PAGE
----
Paul Morrison, HPC/AI Infrastructure Consultant and Venessa Moffat, DCA Advisory Board, explore the potential of the use of artificial intelligence (AI) in data centres.
As data centre operations leaders juggle complex colocation, on-premise, and multi-cloud models, AI presents both a challenge and an opportunity. Adoption requires a strategic mindset as well as a discerning governance to address risks around integration with existing tools and infrastructure, cybersecurity vulnerabilities, and possibly even ethical implications.
However, once implemented, AI also promises to enhance human capabilities and radically transform operations. AI also presents a salient opportunity to enhance sustainability, from optimising power and cooling to forecasting workloads for resource efficiency – key concerns as data centre energy demands escalate.
If implemented carefully, AI can transform data centres from rigid process-led facilities into adaptive ecosystems, ushering in a step-change era of enhanced insight, efficiency, and capability. But humans behind the machines bear responsibility for shaping that future responsibly. AI’s trajectory will follow the principles instilled within its architecture. Leaders face a choice – employ AI merely as a tool for tactical optimisations or embrace it as a collaborator extending human potential more radically.
Revolutionising efficiency and resilience
To date, process-driven approaches to reduce data centre outages have not reduced downtime incidents or severe impacts as much as expected. In fact, the stats are headed in the wrong direction. The Uptime Institute recently noted that over 60% of outages now cost over $100,000, up from 39% in 2019. Outages costing over $1 million also increased from 11% to 15%.
Rather than merely removing humans from the loop, AI presents an opportunity to augment our best capabilities, putting people back in control with enhanced insight and reduced complexity. With proper governance and strategy, AI could succeed where policy-led efforts have fallen short.
For example, machine learning algorithms could analyse historical telemetry, infrastructure topology, and documented failure scenarios to identify risk patterns difficult for human data centre operators to discern in siloed data sets. Operators tapping into these AI-generated insights could then take data-driven, thoughtful actions to strengthen vulnerabilities before outages occur.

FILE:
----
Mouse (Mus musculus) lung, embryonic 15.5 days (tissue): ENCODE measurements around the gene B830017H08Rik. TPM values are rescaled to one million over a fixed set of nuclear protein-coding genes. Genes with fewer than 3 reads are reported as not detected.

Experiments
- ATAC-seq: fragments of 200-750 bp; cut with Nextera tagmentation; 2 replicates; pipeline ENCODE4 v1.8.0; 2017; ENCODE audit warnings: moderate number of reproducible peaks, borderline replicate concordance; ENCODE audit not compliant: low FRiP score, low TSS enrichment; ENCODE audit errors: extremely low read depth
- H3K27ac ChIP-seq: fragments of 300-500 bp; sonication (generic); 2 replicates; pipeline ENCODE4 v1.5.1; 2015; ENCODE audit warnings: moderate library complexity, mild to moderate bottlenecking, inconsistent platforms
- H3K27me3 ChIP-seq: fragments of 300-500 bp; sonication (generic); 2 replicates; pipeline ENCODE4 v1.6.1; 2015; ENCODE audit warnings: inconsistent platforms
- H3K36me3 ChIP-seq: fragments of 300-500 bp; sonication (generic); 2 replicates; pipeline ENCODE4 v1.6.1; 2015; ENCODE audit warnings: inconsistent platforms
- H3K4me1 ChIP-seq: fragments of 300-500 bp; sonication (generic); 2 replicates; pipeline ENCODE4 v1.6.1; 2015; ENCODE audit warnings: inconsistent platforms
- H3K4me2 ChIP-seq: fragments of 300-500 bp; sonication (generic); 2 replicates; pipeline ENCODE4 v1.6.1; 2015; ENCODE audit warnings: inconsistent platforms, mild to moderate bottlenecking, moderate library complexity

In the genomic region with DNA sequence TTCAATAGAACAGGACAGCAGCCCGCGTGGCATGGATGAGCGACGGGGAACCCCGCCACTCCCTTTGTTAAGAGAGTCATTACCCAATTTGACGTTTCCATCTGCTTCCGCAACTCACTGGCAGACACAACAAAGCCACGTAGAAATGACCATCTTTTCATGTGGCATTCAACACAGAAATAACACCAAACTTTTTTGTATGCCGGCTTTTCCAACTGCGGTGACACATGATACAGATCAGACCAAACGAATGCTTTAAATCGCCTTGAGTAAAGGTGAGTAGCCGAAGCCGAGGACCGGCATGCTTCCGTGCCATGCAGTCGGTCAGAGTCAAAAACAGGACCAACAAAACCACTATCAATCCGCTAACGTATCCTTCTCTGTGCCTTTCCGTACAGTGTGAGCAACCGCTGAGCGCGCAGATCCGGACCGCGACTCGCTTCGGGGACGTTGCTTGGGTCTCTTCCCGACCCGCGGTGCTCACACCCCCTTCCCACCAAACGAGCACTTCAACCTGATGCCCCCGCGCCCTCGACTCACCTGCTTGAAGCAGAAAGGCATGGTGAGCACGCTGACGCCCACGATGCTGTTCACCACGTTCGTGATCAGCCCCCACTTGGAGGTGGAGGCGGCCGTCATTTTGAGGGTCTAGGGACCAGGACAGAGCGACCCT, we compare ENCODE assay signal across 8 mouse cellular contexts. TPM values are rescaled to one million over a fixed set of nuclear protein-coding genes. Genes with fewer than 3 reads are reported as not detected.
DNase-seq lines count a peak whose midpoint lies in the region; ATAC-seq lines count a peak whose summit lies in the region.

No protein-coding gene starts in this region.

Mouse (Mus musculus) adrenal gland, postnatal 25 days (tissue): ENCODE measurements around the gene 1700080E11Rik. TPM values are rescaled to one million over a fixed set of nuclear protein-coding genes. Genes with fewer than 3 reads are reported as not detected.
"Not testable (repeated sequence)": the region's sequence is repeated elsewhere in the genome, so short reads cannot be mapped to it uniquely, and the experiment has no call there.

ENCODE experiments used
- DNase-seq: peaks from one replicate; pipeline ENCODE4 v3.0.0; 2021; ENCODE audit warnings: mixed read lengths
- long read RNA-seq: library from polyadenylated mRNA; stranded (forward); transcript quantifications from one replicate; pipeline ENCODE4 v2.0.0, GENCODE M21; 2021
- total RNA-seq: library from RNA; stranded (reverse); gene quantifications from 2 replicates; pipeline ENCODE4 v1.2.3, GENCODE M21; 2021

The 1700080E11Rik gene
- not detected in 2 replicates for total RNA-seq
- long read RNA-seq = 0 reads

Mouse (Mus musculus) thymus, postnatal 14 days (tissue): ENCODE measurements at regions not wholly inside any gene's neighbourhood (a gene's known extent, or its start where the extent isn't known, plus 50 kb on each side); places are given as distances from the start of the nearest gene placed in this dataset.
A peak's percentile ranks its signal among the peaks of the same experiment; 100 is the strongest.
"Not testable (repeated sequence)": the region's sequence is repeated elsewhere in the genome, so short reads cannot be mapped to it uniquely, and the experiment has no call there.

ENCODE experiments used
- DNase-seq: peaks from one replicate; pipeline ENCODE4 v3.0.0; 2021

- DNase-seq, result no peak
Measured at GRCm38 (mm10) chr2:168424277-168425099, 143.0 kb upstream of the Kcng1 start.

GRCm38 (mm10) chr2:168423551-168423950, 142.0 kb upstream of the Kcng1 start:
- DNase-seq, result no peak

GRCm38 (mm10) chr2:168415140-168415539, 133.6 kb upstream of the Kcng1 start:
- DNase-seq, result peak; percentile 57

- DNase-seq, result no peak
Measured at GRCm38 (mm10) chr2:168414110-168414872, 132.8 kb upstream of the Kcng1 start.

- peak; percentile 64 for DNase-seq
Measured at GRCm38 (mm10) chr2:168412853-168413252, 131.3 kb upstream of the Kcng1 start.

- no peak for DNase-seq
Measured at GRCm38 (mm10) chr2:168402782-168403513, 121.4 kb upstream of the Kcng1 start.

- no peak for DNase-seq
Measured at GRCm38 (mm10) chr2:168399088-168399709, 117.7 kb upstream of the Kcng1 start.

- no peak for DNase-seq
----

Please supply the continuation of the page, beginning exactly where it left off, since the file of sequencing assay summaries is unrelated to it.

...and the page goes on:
By assimilating vast analytical capabilities, AI can optimise workloads, infrastructure, and staff augmentation at new scales. Machine learning will enable predictive maintenance and management, versus reactive approaches.
Specifically, AI could enable advances like:
- Predictive diagnostics prescribed for assets using telemetry analysis, reducing downtime through repairs made before failures, not after
- Workload balancing adapting to live needs, rather than static models, preventing overprovisioning of power and computing
- Intelligent utility grid integration to act as a supply and demand partner for power and excess heat
- Automated regulatory compliance via rapid data processing and documentation, reducing audit preparation time and costs.
- Local optimisation via distributed learning algorithms, improving resilience through increased autonomy at the edge
- Virtual assistants enhancing human team collaboration, amplifying technician productivity, and reducing burnout
- Autonomous infrastructure calibration adjusting dynamically, optimising cooling, power, networking, storage, and chip-level computing in real-time.
Risks require diligent governance
Integrating AI also presents challenges requiring diligent governance. It will be vital to address ethical risks around bias, transparency, and oversight through accountability and impact analysis and manage rapidly evolving cybersecurity vulnerabilities through continuous detection-response adaptation.
There will need to be sizeable investments made in technology, tools, and training to develop in-house AI capabilities responsibly, and AI will need to be carefully integrated with legacy infrastructure, given interdependencies that are often opaque.
Adoption of AI will need to be reasonably paced to build operational maturity in phases, focusing first on constrained use cases. Leaders must mandate rigorous testing and oversight regimes tailored to AI’s complexity.
Advanced applications hold promise
Sophisticated AI techniques have the potential to offer additional transformational advantages. One area of application is in natural language processing (NLP). NLP can be utilised to extract compliance insights from dense regulations and contracts.
Another avenue is predictive telemetry analysis using statistical models tailored to specific asset configurations and failure distributions.
Cybersecurity augmentation could also be utilised, simulating evolving threats to continuously harden defences.
Nobody really knows how the future of AI in the data centre will play out. Whilst the path ahead remains shrouded, leaders can chart a course with care and vision. AI may yet transform rigid data centres into adaptive, resilient ecosystems – if organisations and people evolve alongside it responsibly. With patient governance and strategy, operations leaders can pioneer a new era where AI elevates rather than replaces.